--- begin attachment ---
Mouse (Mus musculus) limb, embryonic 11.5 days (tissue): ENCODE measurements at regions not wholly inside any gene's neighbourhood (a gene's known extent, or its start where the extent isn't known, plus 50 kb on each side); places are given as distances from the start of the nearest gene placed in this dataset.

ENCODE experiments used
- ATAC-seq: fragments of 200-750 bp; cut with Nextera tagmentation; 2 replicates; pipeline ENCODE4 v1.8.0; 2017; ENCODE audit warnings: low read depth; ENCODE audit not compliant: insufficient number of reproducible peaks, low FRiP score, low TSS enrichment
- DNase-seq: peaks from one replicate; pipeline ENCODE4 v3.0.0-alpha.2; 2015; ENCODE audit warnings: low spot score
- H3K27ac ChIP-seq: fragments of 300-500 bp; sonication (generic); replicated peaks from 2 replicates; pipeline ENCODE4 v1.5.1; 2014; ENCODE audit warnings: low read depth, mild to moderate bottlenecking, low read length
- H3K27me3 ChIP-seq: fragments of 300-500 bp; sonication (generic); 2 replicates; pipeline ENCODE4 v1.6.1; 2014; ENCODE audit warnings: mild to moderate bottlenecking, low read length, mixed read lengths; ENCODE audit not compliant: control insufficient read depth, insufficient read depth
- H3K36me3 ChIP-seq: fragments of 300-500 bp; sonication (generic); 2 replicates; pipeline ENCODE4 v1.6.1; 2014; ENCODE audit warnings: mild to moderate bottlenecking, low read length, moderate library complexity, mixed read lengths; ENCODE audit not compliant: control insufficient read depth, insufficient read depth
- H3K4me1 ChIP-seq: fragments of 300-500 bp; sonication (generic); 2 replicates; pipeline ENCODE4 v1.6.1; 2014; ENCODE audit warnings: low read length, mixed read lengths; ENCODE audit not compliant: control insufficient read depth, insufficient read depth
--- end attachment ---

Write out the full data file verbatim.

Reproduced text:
Mouse (Mus musculus) limb, embryonic 11.5 days (tissue): ENCODE measurements at regions not wholly inside any gene's neighbourhood (a gene's known extent, or its start where the extent isn't known, plus 50 kb on each side); places are given as distances from the start of the nearest gene placed in this dataset.

ENCODE experiments used
- ATAC-seq: fragments of 200-750 bp; cut with Nextera tagmentation; 2 replicates; pipeline ENCODE4 v1.8.0; 2017; ENCODE audit warnings: low read depth; ENCODE audit not compliant: insufficient number of reproducible peaks, low FRiP score, low TSS enrichment
- DNase-seq: peaks from one replicate; pipeline ENCODE4 v3.0.0-alpha.2; 2015; ENCODE audit warnings: low spot score
- H3K27ac ChIP-seq: fragments of 300-500 bp; sonication (generic); replicated peaks from 2 replicates; pipeline ENCODE4 v1.5.1; 2014; ENCODE audit warnings: low read depth, mild to moderate bottlenecking, low read length
- H3K27me3 ChIP-seq: fragments of 300-500 bp; sonication (generic); 2 replicates; pipeline ENCODE4 v1.6.1; 2014; ENCODE audit warnings: mild to moderate bottlenecking, low read length, mixed read lengths; ENCODE audit not compliant: control insufficient read depth, insufficient read depth
- H3K36me3 ChIP-seq: fragments of 300-500 bp; sonication (generic); 2 replicates; pipeline ENCODE4 v1.6.1; 2014; ENCODE audit warnings: mild to moderate bottlenecking, low read length, moderate library complexity, mixed read lengths; ENCODE audit not compliant: control insufficient read depth, insufficient read depth
- H3K4me1 ChIP-seq: fragments of 300-500 bp; sonication (generic); 2 replicates; pipeline ENCODE4 v1.6.1; 2014; ENCODE audit warnings: low read length, mixed read lengths; ENCODE audit not compliant: control insufficient read depth, insufficient read depth